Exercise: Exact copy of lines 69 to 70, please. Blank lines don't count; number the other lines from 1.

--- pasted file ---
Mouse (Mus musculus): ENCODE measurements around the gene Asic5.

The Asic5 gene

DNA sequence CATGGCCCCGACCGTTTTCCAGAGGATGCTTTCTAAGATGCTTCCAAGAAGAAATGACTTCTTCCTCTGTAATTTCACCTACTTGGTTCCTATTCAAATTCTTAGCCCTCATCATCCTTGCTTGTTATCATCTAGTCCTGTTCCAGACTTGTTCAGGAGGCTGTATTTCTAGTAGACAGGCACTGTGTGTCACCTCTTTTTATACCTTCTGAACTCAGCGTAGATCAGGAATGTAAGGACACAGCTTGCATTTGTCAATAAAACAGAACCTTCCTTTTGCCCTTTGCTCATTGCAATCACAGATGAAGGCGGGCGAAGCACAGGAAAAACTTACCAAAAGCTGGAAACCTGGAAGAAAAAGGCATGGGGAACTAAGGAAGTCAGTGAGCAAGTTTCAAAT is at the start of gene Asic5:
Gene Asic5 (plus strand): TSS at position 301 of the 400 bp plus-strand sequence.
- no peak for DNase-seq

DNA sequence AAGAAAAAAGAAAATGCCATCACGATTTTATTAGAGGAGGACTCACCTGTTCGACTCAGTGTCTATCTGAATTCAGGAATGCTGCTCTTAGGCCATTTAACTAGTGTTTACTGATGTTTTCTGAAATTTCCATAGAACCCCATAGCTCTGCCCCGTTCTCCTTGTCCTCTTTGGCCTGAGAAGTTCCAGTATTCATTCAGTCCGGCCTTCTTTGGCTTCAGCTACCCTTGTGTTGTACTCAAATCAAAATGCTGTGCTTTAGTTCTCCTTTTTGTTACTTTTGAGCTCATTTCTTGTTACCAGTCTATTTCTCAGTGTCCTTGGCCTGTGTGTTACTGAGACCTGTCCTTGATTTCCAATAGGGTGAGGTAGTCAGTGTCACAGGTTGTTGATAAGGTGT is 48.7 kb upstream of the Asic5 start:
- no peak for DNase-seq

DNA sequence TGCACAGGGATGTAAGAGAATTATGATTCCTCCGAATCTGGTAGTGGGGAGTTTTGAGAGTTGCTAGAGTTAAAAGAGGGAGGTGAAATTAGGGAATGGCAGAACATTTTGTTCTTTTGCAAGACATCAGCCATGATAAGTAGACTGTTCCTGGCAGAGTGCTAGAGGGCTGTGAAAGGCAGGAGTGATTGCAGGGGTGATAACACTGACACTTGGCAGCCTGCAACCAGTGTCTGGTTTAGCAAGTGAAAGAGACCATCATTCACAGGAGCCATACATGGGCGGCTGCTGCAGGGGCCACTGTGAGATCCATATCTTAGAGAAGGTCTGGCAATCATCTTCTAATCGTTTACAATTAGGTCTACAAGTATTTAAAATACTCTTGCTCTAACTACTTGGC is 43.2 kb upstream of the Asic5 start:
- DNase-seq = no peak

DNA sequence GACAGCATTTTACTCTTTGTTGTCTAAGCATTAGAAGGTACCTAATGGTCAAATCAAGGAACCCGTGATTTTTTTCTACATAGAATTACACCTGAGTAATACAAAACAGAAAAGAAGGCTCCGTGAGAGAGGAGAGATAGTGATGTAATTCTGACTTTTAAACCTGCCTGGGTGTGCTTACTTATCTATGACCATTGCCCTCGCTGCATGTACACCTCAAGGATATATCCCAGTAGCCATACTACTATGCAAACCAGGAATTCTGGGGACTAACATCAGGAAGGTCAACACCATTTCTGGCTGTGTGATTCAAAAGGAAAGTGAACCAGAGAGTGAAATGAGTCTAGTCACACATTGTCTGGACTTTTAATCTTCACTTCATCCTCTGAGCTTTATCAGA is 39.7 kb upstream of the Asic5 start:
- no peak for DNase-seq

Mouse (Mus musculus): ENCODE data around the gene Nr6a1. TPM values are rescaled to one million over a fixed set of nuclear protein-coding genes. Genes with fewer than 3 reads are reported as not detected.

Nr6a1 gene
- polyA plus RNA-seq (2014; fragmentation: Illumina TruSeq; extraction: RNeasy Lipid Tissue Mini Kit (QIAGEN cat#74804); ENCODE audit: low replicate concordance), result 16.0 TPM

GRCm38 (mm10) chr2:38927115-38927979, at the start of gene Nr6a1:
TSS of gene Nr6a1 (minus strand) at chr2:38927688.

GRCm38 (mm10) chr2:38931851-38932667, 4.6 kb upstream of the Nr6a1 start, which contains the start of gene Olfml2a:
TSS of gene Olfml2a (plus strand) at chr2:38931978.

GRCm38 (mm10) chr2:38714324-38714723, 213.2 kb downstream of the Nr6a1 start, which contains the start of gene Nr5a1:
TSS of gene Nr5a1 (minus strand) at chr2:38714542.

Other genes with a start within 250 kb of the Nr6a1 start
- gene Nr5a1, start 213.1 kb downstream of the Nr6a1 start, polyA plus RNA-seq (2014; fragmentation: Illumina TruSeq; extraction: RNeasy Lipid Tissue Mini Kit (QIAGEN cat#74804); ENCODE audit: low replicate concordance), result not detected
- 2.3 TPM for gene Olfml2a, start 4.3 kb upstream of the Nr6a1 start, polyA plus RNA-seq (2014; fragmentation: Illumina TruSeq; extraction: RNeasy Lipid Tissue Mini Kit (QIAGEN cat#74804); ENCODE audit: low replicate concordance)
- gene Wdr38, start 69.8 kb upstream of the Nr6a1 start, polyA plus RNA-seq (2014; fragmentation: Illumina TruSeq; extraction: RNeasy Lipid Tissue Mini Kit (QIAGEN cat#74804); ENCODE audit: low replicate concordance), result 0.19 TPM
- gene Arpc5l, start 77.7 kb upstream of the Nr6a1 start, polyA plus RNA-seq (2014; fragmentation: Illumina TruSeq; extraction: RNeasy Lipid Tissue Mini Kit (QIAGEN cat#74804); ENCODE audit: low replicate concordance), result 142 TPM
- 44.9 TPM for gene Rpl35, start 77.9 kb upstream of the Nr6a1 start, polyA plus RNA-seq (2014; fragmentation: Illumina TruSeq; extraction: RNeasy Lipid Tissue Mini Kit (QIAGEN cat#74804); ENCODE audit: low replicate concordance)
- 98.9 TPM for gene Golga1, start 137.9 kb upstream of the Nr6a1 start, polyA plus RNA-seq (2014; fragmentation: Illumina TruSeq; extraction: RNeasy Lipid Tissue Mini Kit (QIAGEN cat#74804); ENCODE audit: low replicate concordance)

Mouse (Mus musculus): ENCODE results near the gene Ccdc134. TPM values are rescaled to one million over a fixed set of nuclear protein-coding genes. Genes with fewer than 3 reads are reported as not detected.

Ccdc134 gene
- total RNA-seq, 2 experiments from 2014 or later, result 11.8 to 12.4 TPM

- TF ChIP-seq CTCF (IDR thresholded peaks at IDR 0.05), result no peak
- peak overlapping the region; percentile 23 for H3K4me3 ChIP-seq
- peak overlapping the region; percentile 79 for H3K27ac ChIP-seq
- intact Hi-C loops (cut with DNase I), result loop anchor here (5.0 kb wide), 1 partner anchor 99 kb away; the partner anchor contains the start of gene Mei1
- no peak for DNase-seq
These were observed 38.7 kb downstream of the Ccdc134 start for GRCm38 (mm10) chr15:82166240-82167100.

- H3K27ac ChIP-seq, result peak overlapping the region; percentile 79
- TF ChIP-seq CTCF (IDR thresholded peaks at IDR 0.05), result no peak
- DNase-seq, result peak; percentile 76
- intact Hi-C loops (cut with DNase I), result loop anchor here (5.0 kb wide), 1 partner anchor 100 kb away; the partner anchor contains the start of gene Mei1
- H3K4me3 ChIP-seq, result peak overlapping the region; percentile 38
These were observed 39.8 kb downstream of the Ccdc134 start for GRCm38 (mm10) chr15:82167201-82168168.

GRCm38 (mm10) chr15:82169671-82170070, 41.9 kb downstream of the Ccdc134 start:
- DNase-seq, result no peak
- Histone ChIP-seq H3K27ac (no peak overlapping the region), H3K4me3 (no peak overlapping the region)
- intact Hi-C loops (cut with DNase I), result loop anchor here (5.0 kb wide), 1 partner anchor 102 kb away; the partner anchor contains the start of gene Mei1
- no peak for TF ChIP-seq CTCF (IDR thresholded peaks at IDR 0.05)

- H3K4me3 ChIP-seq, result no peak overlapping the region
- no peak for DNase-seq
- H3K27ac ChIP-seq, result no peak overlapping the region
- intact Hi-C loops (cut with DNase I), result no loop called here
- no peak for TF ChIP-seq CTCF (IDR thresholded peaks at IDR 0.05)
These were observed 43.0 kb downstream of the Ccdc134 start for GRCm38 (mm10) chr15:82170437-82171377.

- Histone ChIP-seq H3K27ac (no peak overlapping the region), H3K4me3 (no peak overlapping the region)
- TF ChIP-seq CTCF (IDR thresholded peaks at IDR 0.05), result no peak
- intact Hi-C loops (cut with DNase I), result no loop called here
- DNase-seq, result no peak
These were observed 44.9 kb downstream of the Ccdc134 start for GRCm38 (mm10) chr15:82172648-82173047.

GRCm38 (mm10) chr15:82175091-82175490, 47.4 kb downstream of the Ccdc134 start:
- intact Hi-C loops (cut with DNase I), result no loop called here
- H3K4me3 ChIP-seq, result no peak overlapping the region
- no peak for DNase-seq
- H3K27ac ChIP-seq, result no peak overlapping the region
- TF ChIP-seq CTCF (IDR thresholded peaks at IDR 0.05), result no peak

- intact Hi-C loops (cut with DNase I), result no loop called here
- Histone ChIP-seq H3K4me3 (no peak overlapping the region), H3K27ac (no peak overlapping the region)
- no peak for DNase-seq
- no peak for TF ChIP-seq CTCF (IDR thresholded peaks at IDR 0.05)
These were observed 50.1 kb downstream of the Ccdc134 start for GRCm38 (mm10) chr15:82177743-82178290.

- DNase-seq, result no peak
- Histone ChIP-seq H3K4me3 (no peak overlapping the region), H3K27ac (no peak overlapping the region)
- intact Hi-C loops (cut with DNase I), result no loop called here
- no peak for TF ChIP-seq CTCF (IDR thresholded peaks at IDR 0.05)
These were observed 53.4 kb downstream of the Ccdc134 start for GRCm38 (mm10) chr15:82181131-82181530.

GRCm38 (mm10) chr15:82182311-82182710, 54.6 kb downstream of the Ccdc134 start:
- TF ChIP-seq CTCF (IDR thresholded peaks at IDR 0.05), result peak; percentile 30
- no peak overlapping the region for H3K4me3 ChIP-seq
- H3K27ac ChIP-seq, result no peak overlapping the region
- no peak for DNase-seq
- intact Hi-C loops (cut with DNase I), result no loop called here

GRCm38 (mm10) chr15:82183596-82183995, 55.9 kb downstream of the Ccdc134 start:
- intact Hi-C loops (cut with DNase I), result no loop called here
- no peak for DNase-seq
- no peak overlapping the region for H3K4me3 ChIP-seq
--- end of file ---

These were observed 50.1 kb downstream of the Ccdc134 start for GRCm38 (mm10) chr15:82177743-82178290.

- DNase-seq, result no peak